If the behavior is dangerous and hurting the child, for instance if they are banging their head on the wall, this behavior should be altered.

One way to go about altering the behaviour could be using behavioral techniques like rewarding to “extinguish” the behavior. However, before going about this way, the parents and caregivers should really understand the purpose of the behavior. If it is helping the child, “extinguishing” might not be such a great idea .

If these are helping the child to calm down or manage some sensory challenges, the child should be supported while they modify their routines.

Parents should also work with a therapist to find the best approach to handle the behavior, making life less stressful and difficult for them.

If you feel like these behaviors are caused as the child is trying to self-calm themselves to block out sensory overload, you can utilize sensory integration techniques to help them regain a sense of control.

When the repetitive behavior is caused by anxiety or some chemical imbalance or a neurological issue, you could attempt to control such through pharmacotherapy under the guidance of your child’s doctor.

Read more: Autism Spectrum Disorders - The Definitive Guide

Treatments of Repetitive Behaviour

As mentioned before, repetitive behaviors don’t always need “fixing”. However, some severe forms could lead to greater problems if left untreated.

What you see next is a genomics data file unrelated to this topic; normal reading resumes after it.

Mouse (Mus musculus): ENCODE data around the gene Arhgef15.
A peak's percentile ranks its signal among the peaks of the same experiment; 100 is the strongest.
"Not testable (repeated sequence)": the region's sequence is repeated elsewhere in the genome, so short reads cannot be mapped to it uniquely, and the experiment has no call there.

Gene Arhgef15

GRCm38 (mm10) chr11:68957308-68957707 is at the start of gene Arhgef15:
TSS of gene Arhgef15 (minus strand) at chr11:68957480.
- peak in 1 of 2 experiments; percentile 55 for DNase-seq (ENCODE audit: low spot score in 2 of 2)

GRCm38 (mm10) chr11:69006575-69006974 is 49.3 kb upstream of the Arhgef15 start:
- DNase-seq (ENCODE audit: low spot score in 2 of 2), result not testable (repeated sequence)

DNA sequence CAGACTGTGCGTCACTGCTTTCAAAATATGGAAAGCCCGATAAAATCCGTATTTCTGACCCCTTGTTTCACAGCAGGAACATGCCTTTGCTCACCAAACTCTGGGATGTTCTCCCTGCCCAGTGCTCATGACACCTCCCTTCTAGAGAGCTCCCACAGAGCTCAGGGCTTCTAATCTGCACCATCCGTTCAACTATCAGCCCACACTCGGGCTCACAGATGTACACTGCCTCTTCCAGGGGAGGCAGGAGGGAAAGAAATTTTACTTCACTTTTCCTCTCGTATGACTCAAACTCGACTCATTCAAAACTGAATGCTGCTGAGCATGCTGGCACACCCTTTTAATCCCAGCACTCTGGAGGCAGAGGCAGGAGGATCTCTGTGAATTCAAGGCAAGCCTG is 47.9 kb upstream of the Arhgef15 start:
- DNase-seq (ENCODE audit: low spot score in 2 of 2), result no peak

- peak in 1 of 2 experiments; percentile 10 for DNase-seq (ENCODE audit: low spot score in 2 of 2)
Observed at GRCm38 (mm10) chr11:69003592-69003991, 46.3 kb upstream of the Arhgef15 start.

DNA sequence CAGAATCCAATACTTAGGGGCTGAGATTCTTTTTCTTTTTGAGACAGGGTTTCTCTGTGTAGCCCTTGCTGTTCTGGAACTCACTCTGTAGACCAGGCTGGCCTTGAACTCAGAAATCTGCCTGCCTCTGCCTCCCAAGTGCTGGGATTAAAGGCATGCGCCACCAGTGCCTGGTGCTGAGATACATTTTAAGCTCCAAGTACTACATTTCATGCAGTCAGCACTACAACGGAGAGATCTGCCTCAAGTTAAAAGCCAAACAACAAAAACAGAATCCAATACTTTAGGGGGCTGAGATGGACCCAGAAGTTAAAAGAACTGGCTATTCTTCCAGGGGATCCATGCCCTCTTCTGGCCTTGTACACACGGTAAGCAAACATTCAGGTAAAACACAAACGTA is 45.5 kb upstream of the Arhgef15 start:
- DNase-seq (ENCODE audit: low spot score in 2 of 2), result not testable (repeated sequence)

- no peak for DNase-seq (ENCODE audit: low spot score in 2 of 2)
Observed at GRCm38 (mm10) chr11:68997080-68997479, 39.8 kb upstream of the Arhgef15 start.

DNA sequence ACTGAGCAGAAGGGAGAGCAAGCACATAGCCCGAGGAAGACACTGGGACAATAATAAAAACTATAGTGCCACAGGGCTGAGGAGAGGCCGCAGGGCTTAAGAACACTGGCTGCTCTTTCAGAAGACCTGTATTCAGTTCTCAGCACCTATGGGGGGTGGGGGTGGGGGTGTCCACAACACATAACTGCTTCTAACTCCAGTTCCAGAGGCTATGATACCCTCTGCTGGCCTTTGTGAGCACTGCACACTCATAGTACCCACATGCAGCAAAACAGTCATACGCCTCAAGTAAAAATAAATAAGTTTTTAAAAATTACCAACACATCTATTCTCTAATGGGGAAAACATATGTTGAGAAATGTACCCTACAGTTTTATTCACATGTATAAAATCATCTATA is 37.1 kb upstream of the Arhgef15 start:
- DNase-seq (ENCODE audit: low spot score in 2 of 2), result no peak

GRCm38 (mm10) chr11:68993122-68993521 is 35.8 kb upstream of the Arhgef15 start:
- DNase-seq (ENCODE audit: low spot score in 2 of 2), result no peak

Echolalia, repeating of words and phrases, for instance, could hinder the development of communication skills and socializing.

Some of the interventions and therapy methods are mentioned above. But there are other methods used in reducing the repetitive behaviors if need be.

Positive behavior could help improve the situation of the children with autism through eliminating the problem behaviors.

First, the underlying reasons behind these repetitive behaviors should be investigated. Sometimes autistic children exhibit these behaviors to attract attention, while other times they are a way of self-calming.

If you feel like the repetitive behaviors are caused by attracting attention, being ignorant to these could allow them to abandon the behaviors after a while.

Instead of showing too much interest in the act, the child’s attention could be attracted through alternative games and activities, helping them to quit the action.

Children with autism have unique and special abilities. Discovering and improving them could be effective in reducing the harmful repetitive behaviors.